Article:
(iii) a record of the receipt, handling, transmission, examination or analysis of any thing by any person acting on behalf of any party to the proceedings, or

(iv) a record by a registered medical practitioner of an examination of a living or dead person.

(5) Without prejudice to subsection (1)

(a) where a document purports to be a birth certificate issued in pursuance of the Births and Deaths Registration Acts, 1863 to 1987, and

(b) a person is named therein as father or mother of the person to whose birth the certificate relates,

the document shall be admissible in any criminal proceedings as evidence of the relationship indicated therein.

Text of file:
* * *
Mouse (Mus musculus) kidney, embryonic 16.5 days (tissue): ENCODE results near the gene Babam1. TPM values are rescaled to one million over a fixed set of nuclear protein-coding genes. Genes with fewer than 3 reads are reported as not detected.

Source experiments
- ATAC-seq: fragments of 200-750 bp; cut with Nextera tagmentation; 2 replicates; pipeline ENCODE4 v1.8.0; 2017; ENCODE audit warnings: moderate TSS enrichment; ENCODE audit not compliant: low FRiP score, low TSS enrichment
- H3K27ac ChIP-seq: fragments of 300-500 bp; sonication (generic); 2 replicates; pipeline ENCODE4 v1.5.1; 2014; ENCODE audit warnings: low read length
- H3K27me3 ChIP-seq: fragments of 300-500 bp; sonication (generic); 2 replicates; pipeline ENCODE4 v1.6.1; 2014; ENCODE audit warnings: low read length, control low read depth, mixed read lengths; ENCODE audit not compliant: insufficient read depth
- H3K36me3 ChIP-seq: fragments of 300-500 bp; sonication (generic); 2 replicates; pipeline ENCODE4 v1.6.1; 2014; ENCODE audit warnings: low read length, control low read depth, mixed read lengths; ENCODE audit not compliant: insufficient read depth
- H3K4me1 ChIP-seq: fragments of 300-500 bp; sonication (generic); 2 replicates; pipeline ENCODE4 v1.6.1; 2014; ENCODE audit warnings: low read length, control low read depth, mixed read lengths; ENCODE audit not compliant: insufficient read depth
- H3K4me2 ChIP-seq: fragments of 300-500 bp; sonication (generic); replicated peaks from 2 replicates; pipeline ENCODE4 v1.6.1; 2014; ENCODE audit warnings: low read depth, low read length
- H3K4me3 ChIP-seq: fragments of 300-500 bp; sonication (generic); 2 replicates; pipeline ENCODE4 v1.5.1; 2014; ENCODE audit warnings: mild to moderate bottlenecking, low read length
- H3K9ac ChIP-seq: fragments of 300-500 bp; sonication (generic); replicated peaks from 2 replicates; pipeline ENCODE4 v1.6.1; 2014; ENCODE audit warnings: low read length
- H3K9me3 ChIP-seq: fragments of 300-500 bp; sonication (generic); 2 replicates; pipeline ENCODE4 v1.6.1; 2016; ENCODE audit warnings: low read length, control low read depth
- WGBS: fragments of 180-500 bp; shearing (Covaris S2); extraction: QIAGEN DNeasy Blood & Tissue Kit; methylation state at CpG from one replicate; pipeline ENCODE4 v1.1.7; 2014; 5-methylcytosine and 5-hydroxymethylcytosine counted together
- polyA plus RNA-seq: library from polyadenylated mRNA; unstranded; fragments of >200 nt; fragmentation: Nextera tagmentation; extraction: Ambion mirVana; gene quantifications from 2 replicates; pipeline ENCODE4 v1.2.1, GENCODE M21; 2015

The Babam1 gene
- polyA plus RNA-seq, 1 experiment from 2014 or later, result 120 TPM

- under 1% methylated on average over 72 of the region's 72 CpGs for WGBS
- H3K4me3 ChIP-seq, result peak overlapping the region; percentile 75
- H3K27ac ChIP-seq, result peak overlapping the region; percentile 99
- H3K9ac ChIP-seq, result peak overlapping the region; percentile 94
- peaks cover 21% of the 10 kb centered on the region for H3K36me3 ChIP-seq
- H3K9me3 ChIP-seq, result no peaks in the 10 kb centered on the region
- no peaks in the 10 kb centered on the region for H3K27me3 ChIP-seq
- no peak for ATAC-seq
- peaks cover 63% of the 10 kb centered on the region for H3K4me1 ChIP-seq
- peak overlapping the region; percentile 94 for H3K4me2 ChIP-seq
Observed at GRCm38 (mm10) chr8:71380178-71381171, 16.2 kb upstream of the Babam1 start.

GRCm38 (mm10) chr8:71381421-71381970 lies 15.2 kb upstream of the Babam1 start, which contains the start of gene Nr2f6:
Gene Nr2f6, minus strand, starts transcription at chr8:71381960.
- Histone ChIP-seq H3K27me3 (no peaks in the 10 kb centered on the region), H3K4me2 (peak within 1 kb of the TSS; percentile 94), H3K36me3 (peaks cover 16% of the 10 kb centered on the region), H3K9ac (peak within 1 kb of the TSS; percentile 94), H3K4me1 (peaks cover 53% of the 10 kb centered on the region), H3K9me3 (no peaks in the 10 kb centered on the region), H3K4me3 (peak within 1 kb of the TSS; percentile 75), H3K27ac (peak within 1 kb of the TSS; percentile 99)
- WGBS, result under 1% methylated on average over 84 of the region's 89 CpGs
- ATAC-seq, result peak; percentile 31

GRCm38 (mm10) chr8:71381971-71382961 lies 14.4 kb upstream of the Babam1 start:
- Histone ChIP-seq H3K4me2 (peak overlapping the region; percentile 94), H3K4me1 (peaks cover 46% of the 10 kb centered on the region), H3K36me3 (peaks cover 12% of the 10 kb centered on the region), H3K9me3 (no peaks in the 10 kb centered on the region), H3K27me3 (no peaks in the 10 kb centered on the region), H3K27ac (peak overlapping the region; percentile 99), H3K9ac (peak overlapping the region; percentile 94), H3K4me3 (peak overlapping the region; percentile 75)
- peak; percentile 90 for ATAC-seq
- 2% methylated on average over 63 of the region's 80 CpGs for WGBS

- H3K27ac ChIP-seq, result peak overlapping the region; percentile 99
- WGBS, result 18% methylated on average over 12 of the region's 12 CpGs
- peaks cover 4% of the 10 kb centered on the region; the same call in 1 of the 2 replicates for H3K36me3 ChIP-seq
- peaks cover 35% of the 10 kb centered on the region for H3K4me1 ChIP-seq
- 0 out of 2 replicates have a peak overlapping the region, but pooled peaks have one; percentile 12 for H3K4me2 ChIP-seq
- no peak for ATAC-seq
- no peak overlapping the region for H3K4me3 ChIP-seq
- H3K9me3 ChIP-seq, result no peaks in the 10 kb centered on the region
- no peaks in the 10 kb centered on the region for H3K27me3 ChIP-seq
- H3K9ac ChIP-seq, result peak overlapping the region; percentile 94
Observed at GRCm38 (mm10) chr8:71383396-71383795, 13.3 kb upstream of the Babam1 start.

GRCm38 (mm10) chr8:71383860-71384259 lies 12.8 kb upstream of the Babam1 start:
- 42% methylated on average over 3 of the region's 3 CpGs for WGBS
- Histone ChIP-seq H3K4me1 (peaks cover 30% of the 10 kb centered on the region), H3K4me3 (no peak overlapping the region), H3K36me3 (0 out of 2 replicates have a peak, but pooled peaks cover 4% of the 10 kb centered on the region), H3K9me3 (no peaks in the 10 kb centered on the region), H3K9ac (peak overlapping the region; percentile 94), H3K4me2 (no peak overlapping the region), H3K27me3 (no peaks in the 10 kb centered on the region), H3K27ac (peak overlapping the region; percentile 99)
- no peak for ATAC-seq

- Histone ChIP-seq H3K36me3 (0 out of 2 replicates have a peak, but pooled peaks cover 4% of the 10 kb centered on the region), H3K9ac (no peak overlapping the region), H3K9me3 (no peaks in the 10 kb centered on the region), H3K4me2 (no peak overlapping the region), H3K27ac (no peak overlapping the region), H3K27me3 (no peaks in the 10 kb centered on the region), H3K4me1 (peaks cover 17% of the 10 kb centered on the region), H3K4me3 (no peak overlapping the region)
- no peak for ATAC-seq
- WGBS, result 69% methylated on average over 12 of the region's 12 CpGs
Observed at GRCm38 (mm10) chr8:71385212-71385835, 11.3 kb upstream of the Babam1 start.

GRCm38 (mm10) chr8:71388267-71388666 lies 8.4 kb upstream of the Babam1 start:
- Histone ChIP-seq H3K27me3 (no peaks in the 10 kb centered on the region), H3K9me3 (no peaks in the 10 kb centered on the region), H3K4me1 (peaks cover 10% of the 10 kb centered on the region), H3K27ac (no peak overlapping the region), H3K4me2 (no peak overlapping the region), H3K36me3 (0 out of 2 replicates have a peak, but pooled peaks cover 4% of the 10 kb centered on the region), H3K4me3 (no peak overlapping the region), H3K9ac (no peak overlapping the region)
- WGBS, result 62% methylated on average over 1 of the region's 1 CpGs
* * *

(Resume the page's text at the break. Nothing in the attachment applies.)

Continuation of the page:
(6) Where information is admissible in evidence by virtue of this section but is expressed in terms that are not intelligible to the average person without explanation, an explanation of the information shall also be admissible in evidence if either—

(a) it is given orally by a person who is competent to do so, or

(b) it is contained in a document and the document purports to be signed by such a person.

Evidence of admissibility.

6.(1) In relation to information contained in a document which a party to criminal proceedings wishes to give in evidence by virtue of section 5 , a certificate—

(a) stating that the information was compiled in the ordinary course of a specified business,

(b) stating that the information is not of a kind mentioned in paragraph (a) or (b) of section 5 (3),